But Cortez Kennedy? Wow.
Cortez C. Kennedy (I don't have a record of what the C. stood for) was born on August 23, 1968 in Osceola, Arkansas, and grew up in Wilson, both communities near the Mississippi River, north of Memphis.
A defensive tackle, he went to a junior college in Mississippi before winning a football scholarship to the University of Miami. He was a member of coach Jimmy Johnson's National Championship team in 1987, and an All-American on Dennis Erickson's National Championship team in 1989. His Hurricanes teammates included Steve Walsh, Michael Irvin, Daniel Stubbs, Russell Maryland, Jeff Feagles, and brothers Brian and Bennie Blades.
The Seattle Seahawks chose him with the 3rd overall pick in the 1990 NFL Draft, so he went as far as a player could go geographically in American football. In 1991, only his 2nd season, he was named to the Pro Bowl, and would be so honored 8 times in 11 seasons. In 1992, he was so dominant, he was named NFL Defensive Player of the Year, even though the 'Hawks went only 2-14. (Their only wins were 10-6 away to a terrible New England Patriots team, and a home overtime win over the Denver Broncos -- so they could very easily have gone 0-16.)
The Seahawks had been good for most of the 1980s, and have been good the last few years. But in the 1990s, with the Mariners getting good for the 1st time in their history and the SuperSonics in their last strong period (including a trip to the NBA Finals), the Seahawks became an afterthought in the Pacific Northwest sports scene. The only Playoff game Kennedy played in came after the 1999 season, and it was the last event at the Kingdome.
He sat out the 2001 season due to injury, and retired just before the 2002 season, so, after the 2-year hiatus at the University of Washington's Husky Stadium, he didn't get the chance to play in what's now named CenturyLink Field.
He was, as they say in that other football, a one-club man. He could have gone elsewhere, but he wanted to stay in Seattle. He loved the city and its people, although he lived in Orlando during the off-season.
A former Seahawk teammate, Mickey Loomis, became general manager of the New Orleans Saints, and hired him as an advisor to the team. He was elected to the Pro Football Hall of Fame, and to the NFL's 1990s All-Decade Team. The Seahawks retired his Number 96 (although, in his best season, he wore 99 in tribute to his University of Miami idol, Jerome Brown), and elected him to their Ring of Honor. UM elected him to their Sports Hall of Fame.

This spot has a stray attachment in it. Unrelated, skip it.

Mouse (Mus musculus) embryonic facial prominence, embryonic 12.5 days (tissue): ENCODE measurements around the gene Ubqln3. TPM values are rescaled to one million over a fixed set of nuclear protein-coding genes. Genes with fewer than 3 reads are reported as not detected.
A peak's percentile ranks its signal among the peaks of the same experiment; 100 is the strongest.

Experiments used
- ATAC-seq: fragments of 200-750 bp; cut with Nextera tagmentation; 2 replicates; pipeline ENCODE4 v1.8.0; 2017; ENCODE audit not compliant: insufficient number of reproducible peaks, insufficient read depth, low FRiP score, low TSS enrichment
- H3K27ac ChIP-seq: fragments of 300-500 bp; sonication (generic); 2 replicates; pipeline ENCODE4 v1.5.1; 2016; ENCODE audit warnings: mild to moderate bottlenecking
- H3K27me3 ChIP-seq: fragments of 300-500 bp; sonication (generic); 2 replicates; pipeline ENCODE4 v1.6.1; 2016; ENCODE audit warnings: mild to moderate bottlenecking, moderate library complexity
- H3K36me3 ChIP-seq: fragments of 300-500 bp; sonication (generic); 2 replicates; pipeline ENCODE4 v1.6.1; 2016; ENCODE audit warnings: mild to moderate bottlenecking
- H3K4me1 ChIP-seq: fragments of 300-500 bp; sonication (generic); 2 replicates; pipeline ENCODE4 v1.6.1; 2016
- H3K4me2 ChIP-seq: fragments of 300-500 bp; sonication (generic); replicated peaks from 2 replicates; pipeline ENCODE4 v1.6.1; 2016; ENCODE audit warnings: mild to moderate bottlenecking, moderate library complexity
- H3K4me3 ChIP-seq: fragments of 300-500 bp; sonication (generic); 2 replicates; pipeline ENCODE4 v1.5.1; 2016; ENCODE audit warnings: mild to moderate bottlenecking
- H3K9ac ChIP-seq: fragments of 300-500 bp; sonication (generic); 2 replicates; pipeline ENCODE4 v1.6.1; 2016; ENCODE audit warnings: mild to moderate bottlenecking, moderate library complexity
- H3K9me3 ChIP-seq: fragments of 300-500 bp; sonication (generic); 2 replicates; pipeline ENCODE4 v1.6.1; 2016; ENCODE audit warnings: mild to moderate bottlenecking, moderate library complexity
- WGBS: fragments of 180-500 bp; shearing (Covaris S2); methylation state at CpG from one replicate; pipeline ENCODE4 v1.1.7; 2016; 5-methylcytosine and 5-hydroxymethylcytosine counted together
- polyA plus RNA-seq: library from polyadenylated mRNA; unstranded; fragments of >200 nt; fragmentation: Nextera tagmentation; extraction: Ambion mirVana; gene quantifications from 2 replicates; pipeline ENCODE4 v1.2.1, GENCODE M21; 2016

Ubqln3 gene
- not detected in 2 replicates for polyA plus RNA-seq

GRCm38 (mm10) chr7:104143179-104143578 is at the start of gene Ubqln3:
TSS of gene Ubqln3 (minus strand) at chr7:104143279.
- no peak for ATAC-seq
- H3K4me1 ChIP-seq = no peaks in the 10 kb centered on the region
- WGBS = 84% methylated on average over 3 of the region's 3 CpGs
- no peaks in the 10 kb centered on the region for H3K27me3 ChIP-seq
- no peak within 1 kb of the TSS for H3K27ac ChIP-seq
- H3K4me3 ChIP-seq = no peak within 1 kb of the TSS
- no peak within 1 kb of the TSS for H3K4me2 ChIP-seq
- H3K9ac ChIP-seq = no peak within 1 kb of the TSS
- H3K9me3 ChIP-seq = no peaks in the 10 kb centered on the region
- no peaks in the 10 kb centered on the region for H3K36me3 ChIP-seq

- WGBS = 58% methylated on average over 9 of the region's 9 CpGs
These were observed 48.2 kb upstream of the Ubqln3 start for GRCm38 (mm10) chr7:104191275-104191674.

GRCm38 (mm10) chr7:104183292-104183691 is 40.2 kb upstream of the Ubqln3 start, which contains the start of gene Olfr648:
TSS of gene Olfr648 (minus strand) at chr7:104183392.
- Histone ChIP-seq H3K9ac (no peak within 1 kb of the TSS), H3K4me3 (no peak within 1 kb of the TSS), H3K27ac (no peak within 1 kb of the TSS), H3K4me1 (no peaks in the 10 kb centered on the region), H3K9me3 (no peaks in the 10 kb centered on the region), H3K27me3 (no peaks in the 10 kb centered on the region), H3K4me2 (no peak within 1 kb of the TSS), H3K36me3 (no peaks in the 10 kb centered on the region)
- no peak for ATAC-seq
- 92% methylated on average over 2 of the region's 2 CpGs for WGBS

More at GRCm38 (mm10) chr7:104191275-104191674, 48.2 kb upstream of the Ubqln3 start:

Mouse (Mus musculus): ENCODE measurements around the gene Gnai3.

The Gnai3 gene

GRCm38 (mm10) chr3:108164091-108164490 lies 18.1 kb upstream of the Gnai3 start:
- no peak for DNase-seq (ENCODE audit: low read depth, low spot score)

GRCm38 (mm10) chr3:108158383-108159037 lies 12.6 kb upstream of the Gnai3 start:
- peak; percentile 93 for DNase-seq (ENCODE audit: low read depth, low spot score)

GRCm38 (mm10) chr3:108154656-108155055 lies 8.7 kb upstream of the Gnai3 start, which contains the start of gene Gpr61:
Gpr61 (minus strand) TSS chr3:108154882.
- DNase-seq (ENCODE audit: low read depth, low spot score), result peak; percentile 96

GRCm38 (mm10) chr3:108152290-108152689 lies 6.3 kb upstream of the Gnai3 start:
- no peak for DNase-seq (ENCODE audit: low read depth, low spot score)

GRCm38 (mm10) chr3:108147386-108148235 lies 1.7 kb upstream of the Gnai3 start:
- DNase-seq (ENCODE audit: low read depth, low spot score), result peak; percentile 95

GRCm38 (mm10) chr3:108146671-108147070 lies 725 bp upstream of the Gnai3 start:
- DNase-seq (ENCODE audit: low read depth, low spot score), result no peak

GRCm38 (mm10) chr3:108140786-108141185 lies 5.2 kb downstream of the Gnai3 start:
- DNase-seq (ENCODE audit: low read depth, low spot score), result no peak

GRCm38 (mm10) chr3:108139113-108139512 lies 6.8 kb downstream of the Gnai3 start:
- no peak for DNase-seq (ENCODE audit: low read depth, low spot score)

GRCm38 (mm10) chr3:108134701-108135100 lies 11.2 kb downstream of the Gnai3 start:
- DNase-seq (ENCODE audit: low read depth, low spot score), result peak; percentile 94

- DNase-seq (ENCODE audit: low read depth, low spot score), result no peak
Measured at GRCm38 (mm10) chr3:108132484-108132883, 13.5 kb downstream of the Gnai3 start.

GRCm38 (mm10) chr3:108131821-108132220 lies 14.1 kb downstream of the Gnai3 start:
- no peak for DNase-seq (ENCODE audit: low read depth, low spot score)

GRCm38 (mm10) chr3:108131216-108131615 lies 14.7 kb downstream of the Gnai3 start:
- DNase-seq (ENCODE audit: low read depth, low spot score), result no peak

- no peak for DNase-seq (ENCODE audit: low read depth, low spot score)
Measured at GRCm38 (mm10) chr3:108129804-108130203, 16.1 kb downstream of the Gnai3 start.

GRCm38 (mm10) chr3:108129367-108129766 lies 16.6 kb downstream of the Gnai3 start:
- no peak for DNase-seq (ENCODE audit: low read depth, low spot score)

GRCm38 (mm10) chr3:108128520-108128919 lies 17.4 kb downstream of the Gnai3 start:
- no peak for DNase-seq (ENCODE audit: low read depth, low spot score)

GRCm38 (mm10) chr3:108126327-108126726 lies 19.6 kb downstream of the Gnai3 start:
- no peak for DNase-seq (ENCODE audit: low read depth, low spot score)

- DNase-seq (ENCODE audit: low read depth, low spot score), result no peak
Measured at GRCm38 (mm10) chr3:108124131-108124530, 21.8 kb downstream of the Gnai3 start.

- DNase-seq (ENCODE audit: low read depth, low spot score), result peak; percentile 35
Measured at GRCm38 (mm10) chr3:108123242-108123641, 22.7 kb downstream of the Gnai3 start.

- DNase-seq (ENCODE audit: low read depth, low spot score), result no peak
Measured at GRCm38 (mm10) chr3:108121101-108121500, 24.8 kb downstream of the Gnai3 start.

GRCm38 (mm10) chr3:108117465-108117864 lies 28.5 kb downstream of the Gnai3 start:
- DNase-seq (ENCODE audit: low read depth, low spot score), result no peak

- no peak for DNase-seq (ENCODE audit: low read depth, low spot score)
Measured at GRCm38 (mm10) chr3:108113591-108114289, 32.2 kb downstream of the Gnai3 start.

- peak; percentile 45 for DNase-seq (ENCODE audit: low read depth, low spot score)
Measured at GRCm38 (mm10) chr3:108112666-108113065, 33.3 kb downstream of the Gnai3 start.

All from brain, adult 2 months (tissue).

Honored at CenturyLink Field, 2012
In 2007, Sports Illustrated named him the best athlete ever to wear Number 96. In 2015, I agreed, putting him a little bit ahead of his contemporary, Philadelphia Eagles defensive end Clyde Simmons.
Clyde Simmons was found dead today, alone in his Orlando home, at the age of 48. No cause has yet been released, but police have said, "Nothing suspicious to report" -- suggesting that there was no foul play, and that it was not a suicide. No source I've yet seen suggests that he was sick.
Given his size -- 6-foot-6, and a playing weight listed as 292 pounds -- it's possible that this middle-aged man, only 16 months older than myself, had a heart attack.
It's also possible that this is another case of football itself, particularly the constant hard contact, down after down, game after game, year after year, causing an early breakdown of the body, or of the brain, leading to death.
It looks like it's not a crime. But it is a tragedy.
Jimmy Johnson tweeted: "Shocked at Cortez Kennedy passing..1 of the most talented players I ever recruited or coached...a fun loving person a sad day."
Kennedy had no connection to me, or to any team near me. But now that I'm getting to the point where "dying young" is no longer the same as "being young," I find non-violent deaths at around my age even more shocking than violent ones.
If this was the result of a long-term condition that the public doesn't yet know about, I hope he has found peace.